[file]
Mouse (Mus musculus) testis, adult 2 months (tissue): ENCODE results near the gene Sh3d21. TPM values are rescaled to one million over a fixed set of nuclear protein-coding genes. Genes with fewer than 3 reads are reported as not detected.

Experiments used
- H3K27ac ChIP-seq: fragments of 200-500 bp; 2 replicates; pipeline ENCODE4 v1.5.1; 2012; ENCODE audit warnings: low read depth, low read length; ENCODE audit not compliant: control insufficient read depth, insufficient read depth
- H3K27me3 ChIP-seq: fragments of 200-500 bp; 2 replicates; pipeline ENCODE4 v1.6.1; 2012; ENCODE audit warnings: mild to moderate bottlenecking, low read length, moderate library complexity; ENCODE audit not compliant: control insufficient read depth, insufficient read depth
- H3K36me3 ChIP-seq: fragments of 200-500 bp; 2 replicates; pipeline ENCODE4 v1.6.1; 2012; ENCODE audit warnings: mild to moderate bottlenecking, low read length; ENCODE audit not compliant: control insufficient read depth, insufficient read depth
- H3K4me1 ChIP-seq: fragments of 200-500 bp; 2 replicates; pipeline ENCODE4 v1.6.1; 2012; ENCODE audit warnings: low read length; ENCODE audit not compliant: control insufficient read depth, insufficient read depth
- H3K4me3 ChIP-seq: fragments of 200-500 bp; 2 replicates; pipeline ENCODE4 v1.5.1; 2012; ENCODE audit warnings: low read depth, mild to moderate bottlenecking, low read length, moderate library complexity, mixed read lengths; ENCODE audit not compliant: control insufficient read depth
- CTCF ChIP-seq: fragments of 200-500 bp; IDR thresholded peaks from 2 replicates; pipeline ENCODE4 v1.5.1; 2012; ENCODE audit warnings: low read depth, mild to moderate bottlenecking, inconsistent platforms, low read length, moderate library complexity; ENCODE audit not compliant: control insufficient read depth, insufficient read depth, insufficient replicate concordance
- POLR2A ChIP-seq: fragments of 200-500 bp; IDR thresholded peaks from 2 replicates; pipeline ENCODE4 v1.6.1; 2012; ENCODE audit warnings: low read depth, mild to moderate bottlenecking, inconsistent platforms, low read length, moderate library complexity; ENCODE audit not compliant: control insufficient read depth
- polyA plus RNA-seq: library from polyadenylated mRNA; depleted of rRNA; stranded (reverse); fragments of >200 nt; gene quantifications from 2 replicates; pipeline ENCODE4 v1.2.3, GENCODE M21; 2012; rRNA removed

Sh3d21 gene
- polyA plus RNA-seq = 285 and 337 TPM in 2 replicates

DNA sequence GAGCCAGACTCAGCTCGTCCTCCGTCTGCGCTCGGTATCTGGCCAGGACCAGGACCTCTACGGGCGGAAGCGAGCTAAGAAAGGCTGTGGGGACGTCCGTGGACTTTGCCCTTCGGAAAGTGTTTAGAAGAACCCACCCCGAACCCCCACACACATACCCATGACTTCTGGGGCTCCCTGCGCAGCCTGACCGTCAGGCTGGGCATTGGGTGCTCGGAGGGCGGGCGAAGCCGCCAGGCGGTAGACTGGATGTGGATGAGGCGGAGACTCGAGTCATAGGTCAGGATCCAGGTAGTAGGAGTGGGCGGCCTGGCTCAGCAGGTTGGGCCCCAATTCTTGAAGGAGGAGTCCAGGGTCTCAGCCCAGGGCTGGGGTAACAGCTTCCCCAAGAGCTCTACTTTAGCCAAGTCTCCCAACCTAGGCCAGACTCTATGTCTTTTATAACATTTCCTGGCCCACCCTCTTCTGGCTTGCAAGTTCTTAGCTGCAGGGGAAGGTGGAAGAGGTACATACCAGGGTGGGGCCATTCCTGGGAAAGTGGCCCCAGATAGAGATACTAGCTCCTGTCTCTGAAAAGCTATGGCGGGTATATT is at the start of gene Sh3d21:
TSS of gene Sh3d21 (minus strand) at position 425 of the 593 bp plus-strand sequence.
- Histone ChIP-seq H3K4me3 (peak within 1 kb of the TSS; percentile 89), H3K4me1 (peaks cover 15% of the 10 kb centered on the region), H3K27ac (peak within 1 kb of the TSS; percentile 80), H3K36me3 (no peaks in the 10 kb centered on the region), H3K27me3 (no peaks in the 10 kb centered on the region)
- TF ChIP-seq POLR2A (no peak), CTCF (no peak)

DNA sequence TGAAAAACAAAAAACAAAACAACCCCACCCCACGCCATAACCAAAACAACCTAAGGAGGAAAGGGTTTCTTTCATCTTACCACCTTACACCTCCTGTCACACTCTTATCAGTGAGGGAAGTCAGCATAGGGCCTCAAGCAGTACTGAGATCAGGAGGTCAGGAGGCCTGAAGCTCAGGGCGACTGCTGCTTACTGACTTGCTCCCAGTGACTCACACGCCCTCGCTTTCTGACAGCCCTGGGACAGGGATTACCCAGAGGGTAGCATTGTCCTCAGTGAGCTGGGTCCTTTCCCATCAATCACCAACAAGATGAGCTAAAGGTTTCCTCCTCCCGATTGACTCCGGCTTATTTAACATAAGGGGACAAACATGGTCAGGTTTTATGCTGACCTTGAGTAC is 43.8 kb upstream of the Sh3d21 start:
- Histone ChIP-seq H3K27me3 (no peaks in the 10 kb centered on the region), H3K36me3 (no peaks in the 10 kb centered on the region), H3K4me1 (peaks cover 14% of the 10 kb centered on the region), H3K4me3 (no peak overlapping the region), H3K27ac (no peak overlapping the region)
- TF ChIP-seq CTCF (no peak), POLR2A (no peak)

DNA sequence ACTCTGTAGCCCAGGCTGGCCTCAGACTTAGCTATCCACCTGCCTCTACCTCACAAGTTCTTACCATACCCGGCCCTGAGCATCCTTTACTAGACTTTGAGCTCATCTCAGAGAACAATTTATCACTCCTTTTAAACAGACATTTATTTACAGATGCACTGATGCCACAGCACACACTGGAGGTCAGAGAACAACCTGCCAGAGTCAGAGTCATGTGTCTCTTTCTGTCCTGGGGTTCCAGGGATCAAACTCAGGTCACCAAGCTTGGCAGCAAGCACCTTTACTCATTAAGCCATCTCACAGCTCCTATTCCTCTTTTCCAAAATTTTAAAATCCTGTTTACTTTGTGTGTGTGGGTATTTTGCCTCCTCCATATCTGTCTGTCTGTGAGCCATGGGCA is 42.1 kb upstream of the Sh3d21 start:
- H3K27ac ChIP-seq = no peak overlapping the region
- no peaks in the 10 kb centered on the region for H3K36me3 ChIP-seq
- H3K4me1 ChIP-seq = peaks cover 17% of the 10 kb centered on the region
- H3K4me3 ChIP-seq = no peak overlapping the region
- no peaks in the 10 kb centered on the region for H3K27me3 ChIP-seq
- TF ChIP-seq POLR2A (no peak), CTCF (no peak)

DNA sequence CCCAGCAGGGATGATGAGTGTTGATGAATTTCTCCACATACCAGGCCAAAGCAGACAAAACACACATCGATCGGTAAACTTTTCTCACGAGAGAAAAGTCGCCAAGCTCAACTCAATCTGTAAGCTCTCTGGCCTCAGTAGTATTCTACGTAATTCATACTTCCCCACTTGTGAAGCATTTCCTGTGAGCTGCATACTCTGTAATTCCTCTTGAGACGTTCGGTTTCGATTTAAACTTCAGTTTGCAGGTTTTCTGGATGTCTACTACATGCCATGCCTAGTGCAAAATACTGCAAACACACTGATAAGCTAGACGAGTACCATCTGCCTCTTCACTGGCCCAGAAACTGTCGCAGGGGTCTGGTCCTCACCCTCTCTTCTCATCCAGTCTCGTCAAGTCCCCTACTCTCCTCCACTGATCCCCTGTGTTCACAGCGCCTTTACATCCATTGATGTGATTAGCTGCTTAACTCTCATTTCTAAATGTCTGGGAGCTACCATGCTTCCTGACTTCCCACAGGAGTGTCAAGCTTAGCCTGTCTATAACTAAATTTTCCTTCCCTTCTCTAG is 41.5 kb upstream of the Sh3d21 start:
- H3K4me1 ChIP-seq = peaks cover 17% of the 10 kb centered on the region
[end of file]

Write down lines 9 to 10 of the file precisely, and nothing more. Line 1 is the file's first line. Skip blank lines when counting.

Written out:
- POLR2A ChIP-seq: fragments of 200-500 bp; IDR thresholded peaks from 2 replicates; pipeline ENCODE4 v1.6.1; 2012; ENCODE audit warnings: low read depth, mild to moderate bottlenecking, inconsistent platforms, low read length, moderate library complexity; ENCODE audit not compliant: control insufficient read depth
- polyA plus RNA-seq: library from polyadenylated mRNA; depleted of rRNA; stranded (reverse); fragments of >200 nt; gene quantifications from 2 replicates; pipeline ENCODE4 v1.2.3, GENCODE M21; 2012; rRNA removed